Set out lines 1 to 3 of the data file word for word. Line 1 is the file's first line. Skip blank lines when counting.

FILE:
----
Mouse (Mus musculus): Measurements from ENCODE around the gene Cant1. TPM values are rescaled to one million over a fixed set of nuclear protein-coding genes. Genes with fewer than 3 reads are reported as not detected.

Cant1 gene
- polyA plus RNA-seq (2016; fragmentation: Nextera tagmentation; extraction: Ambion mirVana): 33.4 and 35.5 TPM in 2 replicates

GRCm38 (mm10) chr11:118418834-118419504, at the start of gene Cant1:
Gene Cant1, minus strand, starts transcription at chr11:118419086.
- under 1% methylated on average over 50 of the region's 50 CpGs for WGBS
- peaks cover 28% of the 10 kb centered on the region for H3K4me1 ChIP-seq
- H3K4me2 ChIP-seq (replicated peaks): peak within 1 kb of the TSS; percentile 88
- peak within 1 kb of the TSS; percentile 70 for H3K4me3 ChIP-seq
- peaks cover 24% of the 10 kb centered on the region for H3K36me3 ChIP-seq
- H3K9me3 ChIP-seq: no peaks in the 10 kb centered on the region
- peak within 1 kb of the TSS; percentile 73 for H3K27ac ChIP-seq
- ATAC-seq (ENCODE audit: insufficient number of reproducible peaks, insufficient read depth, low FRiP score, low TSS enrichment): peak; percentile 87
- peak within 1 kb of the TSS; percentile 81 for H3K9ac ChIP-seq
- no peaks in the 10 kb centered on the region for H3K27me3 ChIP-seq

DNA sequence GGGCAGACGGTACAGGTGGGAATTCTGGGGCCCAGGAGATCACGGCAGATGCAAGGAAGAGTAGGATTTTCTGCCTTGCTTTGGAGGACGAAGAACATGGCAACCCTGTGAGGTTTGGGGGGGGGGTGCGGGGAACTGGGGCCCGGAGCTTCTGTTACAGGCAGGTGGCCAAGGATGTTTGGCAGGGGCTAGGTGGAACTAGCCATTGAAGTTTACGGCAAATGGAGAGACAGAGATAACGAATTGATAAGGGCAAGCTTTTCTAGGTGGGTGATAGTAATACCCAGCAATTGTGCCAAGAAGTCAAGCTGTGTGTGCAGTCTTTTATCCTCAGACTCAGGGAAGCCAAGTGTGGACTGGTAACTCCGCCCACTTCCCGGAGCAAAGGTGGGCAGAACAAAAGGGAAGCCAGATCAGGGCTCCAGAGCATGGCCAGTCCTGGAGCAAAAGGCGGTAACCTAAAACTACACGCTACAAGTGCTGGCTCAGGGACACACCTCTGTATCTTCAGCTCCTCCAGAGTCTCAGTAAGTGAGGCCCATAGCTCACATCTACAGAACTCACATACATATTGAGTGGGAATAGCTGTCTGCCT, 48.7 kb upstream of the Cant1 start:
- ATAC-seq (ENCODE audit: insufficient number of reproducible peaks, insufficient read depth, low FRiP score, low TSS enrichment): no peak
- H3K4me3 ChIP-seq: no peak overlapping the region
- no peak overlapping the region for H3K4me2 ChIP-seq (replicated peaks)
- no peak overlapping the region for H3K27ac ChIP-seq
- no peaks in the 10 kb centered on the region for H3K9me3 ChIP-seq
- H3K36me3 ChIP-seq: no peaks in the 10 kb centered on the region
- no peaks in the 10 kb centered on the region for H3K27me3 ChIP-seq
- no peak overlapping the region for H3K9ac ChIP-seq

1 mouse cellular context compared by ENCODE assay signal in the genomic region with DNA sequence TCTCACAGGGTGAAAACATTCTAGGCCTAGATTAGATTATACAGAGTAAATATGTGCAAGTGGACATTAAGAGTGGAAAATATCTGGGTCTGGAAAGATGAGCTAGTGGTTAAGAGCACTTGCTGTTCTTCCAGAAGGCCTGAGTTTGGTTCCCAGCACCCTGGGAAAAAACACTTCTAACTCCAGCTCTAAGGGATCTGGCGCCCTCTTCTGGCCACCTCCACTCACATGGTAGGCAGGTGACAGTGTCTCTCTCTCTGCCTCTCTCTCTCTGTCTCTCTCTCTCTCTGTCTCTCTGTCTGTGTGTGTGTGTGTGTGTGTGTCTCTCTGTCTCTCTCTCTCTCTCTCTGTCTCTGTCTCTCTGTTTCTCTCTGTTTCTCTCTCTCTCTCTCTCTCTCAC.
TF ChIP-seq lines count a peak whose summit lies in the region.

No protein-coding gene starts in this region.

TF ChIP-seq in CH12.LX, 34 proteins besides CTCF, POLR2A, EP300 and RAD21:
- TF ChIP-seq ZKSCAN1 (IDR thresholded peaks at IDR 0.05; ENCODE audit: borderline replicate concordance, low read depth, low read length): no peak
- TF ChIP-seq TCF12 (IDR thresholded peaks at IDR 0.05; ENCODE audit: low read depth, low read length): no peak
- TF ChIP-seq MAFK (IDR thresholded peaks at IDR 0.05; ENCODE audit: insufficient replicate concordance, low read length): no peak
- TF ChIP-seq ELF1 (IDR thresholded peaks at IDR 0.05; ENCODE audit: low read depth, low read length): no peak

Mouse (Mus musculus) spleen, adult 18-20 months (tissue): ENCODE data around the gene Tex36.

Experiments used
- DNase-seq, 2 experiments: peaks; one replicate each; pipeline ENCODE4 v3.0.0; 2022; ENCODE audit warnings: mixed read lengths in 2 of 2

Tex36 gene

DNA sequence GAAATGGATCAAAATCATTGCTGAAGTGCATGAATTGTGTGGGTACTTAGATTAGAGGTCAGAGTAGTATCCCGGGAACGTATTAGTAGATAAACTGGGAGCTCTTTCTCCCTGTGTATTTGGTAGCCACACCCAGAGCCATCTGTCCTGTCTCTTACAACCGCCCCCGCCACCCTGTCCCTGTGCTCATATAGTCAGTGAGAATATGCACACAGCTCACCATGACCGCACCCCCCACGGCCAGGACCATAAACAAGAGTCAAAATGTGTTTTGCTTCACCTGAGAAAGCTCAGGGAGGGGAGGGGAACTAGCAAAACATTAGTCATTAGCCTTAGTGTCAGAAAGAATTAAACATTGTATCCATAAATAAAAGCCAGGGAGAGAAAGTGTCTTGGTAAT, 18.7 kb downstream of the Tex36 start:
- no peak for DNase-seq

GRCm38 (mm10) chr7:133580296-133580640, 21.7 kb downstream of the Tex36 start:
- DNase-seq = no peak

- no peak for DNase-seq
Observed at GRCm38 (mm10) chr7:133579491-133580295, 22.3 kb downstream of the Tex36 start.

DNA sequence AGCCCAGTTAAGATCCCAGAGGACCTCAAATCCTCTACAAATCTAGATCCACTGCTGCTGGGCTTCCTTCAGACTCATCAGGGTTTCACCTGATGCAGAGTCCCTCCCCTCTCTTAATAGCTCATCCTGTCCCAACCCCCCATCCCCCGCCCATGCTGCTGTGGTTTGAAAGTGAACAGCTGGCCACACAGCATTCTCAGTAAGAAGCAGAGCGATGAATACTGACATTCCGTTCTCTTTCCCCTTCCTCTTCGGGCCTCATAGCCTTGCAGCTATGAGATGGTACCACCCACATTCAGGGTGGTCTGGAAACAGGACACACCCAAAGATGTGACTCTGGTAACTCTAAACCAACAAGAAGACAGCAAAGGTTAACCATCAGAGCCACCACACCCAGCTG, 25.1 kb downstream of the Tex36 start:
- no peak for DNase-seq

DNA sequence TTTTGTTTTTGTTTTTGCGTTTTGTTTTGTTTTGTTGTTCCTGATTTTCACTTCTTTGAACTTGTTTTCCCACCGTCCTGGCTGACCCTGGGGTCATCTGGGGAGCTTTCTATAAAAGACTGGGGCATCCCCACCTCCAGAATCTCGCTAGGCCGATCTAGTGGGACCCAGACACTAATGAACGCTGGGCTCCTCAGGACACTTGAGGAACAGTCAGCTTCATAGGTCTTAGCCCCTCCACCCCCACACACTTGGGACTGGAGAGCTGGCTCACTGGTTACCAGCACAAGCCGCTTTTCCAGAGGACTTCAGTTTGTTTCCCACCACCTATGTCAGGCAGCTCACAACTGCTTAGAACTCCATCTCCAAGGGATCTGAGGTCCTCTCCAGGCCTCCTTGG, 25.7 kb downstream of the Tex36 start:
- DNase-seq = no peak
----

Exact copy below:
Mouse (Mus musculus): Measurements from ENCODE around the gene Cant1. TPM values are rescaled to one million over a fixed set of nuclear protein-coding genes. Genes with fewer than 3 reads are reported as not detected.

Cant1 gene
- polyA plus RNA-seq (2016; fragmentation: Nextera tagmentation; extraction: Ambion mirVana): 33.4 and 35.5 TPM in 2 replicates